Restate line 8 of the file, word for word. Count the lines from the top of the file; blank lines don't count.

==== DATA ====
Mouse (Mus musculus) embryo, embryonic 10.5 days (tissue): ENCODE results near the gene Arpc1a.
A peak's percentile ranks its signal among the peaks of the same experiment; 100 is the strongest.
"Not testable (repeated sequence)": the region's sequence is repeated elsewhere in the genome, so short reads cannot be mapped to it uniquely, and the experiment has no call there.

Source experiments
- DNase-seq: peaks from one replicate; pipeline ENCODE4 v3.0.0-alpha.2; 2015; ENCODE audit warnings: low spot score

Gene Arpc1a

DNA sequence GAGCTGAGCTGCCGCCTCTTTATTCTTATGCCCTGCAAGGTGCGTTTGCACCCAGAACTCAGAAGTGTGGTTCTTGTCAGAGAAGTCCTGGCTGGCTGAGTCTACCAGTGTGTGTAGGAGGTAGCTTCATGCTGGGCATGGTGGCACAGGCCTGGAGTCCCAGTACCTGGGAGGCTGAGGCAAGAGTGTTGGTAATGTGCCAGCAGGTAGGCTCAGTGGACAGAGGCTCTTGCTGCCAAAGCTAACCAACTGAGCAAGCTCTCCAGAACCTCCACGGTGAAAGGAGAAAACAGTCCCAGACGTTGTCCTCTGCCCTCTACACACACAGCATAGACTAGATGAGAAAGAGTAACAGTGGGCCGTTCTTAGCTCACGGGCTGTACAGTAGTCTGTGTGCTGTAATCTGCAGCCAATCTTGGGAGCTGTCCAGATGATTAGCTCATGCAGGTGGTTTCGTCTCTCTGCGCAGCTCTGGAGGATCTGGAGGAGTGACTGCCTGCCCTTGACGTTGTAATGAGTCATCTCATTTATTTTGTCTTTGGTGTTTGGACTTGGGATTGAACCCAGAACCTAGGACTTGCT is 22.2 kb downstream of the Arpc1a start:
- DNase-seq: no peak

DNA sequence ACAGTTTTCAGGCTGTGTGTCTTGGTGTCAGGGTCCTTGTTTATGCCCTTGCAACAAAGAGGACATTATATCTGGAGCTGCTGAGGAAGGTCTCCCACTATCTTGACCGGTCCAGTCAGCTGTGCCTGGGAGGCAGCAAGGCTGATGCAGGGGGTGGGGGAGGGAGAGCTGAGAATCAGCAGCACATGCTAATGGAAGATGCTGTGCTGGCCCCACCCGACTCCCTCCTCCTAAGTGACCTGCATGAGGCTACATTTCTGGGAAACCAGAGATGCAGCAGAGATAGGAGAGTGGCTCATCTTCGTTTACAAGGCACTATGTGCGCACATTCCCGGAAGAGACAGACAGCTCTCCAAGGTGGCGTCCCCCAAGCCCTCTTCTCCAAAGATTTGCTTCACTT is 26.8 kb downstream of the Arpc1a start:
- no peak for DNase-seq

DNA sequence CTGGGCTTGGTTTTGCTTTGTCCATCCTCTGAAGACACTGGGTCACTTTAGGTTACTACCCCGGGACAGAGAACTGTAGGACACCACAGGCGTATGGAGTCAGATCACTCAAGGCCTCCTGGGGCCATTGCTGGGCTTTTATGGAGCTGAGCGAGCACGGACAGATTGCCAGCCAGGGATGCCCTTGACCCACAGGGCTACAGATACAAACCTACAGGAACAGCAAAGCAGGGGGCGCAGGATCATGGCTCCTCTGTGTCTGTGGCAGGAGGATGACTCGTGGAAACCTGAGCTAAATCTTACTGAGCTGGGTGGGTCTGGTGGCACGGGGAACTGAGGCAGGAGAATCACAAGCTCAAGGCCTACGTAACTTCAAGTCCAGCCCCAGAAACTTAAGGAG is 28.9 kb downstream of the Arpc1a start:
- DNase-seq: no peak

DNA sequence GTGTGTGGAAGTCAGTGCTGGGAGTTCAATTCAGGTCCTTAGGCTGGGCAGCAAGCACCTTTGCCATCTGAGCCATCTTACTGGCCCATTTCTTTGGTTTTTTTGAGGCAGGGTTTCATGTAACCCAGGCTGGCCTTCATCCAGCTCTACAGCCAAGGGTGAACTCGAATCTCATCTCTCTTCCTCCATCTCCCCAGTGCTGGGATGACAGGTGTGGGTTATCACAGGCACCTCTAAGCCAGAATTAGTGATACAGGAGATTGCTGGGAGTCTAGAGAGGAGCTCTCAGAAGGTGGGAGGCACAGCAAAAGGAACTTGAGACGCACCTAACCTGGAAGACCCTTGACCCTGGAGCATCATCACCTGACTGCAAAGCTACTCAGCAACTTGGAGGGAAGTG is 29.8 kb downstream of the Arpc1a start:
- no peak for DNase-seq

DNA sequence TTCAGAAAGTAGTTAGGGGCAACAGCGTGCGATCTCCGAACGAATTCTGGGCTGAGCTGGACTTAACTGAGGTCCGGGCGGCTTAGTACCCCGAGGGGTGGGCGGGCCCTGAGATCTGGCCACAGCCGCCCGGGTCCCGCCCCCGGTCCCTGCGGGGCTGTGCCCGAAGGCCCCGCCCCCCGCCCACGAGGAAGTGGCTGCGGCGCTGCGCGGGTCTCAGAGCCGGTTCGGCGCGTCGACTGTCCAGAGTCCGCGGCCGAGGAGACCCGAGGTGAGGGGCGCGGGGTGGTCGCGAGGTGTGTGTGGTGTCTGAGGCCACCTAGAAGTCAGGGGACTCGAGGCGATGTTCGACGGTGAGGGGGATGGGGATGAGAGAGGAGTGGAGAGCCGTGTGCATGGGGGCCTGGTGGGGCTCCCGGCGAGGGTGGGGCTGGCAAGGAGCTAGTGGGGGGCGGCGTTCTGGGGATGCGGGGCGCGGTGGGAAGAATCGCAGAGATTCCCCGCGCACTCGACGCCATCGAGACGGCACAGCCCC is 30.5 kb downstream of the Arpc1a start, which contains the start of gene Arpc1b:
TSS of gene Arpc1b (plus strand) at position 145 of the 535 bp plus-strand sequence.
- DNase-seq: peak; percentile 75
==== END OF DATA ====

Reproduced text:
- DNase-seq: no peak